There are about a billion uses for i-cord, and if you’ve never worked it before it’s
kind of confusing. But I think it’s called i-cord as short for “idiot cord”. [laughs]
It was Elizabeth Zimmermann who gave it that name.
And this is what it looks like. You can make it different widths by using more stitches
or fewer stitches.
This is a 4 stitch i-cord. I’m going to show you how to work it.
You have to use double-pointed needles for this.
And you can cast-on 4 stitches. The cast-on is the same as what I have going here in the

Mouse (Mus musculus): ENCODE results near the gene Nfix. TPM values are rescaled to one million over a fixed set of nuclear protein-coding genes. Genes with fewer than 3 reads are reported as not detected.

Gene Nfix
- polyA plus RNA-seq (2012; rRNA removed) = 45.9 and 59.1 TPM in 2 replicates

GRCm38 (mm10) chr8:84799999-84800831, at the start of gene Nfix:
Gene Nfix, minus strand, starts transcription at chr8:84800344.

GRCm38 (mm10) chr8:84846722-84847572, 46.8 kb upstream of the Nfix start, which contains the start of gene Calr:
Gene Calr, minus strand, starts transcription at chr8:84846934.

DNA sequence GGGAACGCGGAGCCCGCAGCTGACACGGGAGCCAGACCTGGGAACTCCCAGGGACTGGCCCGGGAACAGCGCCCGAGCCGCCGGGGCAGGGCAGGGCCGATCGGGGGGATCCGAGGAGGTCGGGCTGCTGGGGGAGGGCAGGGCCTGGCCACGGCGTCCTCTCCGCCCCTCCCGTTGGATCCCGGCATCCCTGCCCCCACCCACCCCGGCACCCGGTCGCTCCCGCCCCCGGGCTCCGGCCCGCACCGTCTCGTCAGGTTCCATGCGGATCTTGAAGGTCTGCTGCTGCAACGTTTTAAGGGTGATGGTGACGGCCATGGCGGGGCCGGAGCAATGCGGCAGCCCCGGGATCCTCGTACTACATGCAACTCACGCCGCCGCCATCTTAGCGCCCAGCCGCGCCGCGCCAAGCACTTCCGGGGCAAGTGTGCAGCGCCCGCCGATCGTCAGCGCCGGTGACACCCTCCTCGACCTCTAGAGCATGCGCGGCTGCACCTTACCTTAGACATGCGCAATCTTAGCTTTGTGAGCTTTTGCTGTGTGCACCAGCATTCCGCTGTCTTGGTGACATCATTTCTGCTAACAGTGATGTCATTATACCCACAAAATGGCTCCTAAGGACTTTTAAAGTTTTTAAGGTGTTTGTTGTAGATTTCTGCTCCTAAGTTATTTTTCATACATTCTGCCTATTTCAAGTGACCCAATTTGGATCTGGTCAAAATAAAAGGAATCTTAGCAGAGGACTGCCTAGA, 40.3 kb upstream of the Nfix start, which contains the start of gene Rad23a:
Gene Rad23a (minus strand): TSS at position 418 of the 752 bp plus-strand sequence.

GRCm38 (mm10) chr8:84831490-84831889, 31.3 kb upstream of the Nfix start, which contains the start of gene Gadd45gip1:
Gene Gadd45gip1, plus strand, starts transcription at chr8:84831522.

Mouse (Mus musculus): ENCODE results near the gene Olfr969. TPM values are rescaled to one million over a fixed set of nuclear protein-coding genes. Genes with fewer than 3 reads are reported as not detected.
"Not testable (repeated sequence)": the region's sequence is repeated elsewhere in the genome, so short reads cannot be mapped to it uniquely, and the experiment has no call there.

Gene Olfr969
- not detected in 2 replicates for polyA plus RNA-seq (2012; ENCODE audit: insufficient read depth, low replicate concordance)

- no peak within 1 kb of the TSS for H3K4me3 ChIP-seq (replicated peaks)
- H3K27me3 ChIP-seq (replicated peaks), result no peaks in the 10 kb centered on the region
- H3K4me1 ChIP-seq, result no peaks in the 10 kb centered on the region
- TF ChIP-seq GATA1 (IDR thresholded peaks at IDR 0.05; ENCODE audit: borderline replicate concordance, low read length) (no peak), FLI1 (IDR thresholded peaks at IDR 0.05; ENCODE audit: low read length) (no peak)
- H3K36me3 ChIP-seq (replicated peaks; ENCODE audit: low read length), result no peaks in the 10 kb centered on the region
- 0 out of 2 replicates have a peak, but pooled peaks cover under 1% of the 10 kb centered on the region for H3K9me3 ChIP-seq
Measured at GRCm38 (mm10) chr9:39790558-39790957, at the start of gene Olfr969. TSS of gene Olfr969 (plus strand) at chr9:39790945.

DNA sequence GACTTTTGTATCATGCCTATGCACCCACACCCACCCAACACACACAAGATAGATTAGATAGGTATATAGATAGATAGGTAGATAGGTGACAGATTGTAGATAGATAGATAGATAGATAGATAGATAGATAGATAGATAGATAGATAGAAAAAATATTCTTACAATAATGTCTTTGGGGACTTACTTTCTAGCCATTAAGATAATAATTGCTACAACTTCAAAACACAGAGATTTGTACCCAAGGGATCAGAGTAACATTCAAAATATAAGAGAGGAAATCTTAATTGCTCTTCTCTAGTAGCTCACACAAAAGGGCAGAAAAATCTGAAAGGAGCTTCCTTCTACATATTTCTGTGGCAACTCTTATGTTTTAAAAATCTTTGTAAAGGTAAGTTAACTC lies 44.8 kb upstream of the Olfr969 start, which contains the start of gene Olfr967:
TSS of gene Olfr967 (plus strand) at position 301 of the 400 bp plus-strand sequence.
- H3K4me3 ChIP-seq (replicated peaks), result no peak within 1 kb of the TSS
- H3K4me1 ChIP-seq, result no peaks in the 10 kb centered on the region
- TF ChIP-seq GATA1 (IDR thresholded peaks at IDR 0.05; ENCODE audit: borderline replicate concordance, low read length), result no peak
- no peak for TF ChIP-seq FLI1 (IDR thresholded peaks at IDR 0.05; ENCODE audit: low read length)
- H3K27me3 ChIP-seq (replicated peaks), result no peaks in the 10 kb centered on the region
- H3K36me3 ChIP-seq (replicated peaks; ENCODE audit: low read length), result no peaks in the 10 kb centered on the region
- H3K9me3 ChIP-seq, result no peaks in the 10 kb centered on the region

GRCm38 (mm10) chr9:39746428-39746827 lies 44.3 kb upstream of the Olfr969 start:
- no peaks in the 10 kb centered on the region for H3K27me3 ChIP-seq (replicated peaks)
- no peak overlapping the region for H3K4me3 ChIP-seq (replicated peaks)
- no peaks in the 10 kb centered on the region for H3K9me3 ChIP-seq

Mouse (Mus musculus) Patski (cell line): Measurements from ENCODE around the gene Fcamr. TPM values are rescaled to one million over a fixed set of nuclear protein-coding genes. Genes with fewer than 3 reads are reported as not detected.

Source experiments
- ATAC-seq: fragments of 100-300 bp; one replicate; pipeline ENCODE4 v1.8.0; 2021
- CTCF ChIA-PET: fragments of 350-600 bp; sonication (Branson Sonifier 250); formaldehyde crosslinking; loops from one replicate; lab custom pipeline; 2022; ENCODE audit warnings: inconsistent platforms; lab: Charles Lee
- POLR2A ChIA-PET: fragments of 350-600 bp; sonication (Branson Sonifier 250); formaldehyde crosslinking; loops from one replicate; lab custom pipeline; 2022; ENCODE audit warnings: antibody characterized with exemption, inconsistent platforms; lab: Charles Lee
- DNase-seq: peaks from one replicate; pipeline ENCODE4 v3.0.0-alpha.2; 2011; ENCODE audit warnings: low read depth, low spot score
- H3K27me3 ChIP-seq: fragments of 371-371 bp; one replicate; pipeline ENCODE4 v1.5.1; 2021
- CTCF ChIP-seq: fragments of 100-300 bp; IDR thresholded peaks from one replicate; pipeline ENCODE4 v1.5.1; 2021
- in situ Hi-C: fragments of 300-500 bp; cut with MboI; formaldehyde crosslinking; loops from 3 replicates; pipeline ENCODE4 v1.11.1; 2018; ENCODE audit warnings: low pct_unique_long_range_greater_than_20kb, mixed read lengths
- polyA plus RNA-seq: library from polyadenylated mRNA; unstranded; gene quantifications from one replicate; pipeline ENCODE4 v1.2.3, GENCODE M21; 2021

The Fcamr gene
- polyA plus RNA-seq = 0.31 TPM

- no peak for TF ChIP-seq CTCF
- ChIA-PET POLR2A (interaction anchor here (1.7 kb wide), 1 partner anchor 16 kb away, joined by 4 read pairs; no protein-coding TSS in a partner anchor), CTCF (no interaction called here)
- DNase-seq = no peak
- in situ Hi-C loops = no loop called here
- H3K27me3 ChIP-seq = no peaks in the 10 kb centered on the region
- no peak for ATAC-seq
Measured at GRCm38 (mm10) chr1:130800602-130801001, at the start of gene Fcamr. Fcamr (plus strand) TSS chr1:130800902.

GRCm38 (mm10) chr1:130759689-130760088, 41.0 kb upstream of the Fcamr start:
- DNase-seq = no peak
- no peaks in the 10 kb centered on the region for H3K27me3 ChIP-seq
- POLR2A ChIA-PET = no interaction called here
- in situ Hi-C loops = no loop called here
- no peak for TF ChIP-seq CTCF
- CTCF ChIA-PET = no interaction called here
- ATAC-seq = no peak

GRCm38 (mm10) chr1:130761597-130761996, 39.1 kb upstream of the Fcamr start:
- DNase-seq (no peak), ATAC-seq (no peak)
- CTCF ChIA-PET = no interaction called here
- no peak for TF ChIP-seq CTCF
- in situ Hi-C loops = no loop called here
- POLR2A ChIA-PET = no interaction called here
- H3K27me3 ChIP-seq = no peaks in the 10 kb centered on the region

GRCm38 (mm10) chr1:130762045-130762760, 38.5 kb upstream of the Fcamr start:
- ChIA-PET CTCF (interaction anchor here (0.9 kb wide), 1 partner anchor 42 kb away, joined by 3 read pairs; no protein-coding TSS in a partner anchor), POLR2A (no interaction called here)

work, so, it’s really nothing different.
I’m going to, um, let me show you how this is going.
My working yarn is coming from this stitch here, but I’m not going to turn the work.
I’m going to slide the stitches over, the working yarn is coming from the wrong side.
And I’m going to knit across the row, pulling that first stitch tightly.
Okay, I finished that row, my working yarn is coming from the last stitch there, I’m
not going to turn the work. I’m going to slide the stitches back over there to the
Pull that first stitch tightly, because it’s coming all the way from over here to the first
Now, my working yarn is here, not turning the work, sliding it over to the other end.
And that’s the pattern.
As I do it, I usually give it a good tug, and that helps even the stitches out so that
there is no gapping on the back of the work.
And that’s i-cord. Easy as can be.